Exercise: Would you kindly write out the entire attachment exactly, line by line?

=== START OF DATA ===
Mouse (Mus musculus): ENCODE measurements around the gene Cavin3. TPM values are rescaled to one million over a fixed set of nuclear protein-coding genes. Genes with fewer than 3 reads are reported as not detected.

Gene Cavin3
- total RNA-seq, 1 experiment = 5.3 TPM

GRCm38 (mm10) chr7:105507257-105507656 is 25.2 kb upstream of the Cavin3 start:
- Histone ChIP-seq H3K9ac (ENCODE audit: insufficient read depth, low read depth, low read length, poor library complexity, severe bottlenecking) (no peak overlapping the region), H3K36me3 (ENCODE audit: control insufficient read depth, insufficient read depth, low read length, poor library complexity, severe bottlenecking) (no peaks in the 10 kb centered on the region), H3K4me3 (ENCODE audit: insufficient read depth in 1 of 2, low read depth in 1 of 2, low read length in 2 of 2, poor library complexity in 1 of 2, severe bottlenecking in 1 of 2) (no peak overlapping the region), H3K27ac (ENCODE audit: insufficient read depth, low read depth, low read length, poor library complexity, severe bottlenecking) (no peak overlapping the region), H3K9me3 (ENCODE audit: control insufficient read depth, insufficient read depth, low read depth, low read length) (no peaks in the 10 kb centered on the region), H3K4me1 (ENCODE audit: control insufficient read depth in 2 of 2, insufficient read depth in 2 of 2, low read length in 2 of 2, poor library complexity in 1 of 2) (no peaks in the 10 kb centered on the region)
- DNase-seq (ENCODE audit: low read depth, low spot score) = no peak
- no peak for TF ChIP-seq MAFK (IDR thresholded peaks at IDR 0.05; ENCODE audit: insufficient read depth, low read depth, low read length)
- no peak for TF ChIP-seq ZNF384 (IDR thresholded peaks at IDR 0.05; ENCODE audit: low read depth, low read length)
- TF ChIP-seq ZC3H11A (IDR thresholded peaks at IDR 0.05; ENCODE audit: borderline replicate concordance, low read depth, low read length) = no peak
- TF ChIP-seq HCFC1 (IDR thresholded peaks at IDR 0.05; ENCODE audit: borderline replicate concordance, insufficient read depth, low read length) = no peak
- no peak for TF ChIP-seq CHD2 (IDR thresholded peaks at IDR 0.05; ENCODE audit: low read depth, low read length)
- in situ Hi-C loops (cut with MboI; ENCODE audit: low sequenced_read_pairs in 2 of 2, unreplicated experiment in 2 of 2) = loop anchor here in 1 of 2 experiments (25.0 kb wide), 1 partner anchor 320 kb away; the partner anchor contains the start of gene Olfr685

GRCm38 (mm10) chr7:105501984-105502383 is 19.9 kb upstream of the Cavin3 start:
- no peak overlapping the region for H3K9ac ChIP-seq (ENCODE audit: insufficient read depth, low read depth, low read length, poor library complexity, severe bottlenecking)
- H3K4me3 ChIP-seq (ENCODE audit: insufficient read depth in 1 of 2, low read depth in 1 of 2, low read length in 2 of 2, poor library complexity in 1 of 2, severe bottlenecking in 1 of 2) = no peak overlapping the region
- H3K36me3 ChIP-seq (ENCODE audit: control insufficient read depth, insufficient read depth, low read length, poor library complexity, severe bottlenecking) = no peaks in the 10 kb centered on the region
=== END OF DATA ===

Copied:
Mouse (Mus musculus): ENCODE measurements around the gene Cavin3. TPM values are rescaled to one million over a fixed set of nuclear protein-coding genes. Genes with fewer than 3 reads are reported as not detected.

Gene Cavin3
- total RNA-seq, 1 experiment = 5.3 TPM

GRCm38 (mm10) chr7:105507257-105507656 is 25.2 kb upstream of the Cavin3 start:
- Histone ChIP-seq H3K9ac (ENCODE audit: insufficient read depth, low read depth, low read length, poor library complexity, severe bottlenecking) (no peak overlapping the region), H3K36me3 (ENCODE audit: control insufficient read depth, insufficient read depth, low read length, poor library complexity, severe bottlenecking) (no peaks in the 10 kb centered on the region), H3K4me3 (ENCODE audit: insufficient read depth in 1 of 2, low read depth in 1 of 2, low read length in 2 of 2, poor library complexity in 1 of 2, severe bottlenecking in 1 of 2) (no peak overlapping the region), H3K27ac (ENCODE audit: insufficient read depth, low read depth, low read length, poor library complexity, severe bottlenecking) (no peak overlapping the region), H3K9me3 (ENCODE audit: control insufficient read depth, insufficient read depth, low read depth, low read length) (no peaks in the 10 kb centered on the region), H3K4me1 (ENCODE audit: control insufficient read depth in 2 of 2, insufficient read depth in 2 of 2, low read length in 2 of 2, poor library complexity in 1 of 2) (no peaks in the 10 kb centered on the region)
- DNase-seq (ENCODE audit: low read depth, low spot score) = no peak
- no peak for TF ChIP-seq MAFK (IDR thresholded peaks at IDR 0.05; ENCODE audit: insufficient read depth, low read depth, low read length)
- no peak for TF ChIP-seq ZNF384 (IDR thresholded peaks at IDR 0.05; ENCODE audit: low read depth, low read length)
- TF ChIP-seq ZC3H11A (IDR thresholded peaks at IDR 0.05; ENCODE audit: borderline replicate concordance, low read depth, low read length) = no peak
- TF ChIP-seq HCFC1 (IDR thresholded peaks at IDR 0.05; ENCODE audit: borderline replicate concordance, insufficient read depth, low read length) = no peak
- no peak for TF ChIP-seq CHD2 (IDR thresholded peaks at IDR 0.05; ENCODE audit: low read depth, low read length)
- in situ Hi-C loops (cut with MboI; ENCODE audit: low sequenced_read_pairs in 2 of 2, unreplicated experiment in 2 of 2) = loop anchor here in 1 of 2 experiments (25.0 kb wide), 1 partner anchor 320 kb away; the partner anchor contains the start of gene Olfr685

GRCm38 (mm10) chr7:105501984-105502383 is 19.9 kb upstream of the Cavin3 start:
- no peak overlapping the region for H3K9ac ChIP-seq (ENCODE audit: insufficient read depth, low read depth, low read length, poor library complexity, severe bottlenecking)
- H3K4me3 ChIP-seq (ENCODE audit: insufficient read depth in 1 of 2, low read depth in 1 of 2, low read length in 2 of 2, poor library complexity in 1 of 2, severe bottlenecking in 1 of 2) = no peak overlapping the region
- H3K36me3 ChIP-seq (ENCODE audit: control insufficient read depth, insufficient read depth, low read length, poor library complexity, severe bottlenecking) = no peaks in the 10 kb centered on the region